Focus on Geography


        The question I ask my first-graders sounds easy enough: "What state do we live in?" The most popular answer: "The United States." I can see I have my work cut out for me, geographically speaking.

        I shouldn’t be too surprised, as this reflects the national disgrace that most Americans are pitifully ignorant about geography. Parents can help bring greater geographic and global awareness to their children. Here are a few family activities. All you need is an atlas or globe as a reference tool:

  • When you shop for groceries, look for labels on fruit, vegetables, and other food items to indicate the country or region of origin.
  • Look on the labels in your family’s clothing and other household items.
  • If your family speaks another language besides English, talk to your child about its country of origin. When you hear people speaking other languages, teach your child to be respectful of this. Most people, if approached in a friendly way, will be delighted to teach you and your child a few words of their native tongue.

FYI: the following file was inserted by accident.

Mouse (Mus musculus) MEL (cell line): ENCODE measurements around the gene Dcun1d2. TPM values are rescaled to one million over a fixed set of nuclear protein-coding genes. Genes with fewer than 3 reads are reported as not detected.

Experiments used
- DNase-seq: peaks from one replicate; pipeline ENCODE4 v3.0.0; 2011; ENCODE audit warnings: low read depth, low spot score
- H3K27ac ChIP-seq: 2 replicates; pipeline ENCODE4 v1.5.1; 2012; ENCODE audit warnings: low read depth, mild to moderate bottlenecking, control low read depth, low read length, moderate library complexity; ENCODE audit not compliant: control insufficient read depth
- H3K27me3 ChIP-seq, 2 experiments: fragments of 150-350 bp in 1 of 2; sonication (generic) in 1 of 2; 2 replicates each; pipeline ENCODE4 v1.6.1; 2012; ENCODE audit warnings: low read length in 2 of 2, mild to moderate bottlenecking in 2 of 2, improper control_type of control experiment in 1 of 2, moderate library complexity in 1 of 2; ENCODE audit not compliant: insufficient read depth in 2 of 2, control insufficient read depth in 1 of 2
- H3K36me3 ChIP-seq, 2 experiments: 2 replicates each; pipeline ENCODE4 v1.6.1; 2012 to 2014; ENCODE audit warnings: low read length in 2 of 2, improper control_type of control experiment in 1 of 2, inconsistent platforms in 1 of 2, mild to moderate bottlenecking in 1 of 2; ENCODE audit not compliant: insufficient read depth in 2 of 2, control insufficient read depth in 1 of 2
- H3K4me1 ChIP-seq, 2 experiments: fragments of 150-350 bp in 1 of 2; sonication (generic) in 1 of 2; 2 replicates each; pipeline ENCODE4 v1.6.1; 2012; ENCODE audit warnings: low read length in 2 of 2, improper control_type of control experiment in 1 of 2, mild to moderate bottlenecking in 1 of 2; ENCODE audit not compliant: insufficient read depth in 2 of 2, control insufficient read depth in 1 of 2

• Plant nurseries are full of greenery that originates from many places around the world. Public gardens usually label their growth so that you can find out about areas of origin. If you don’t find labels, ask around for a docent or brochure.
  • Whether your favorite source for news is television, newspaper, radio, or the Internet, the media is rich with references to other countries.
  • Use direction words such as north, south, east, and west to describe where you are walking or driving. Relate these words to the directions used on maps. The same principles are involved whether you are using a road map or atlas.
  • When communicating with family members who live outside your immediate area, talk with the children about the city, state, or country in which they live.

        When your child shows deeper interest, move from the atlas to books that cover history, language, and customs of other peoples. In so doing, you will have a child who is well prepared for geographic references wherever she encounters them.

This column has been incorporated and expanded in Teach Your Children Well: A Teacher’s  Advice for Parents.

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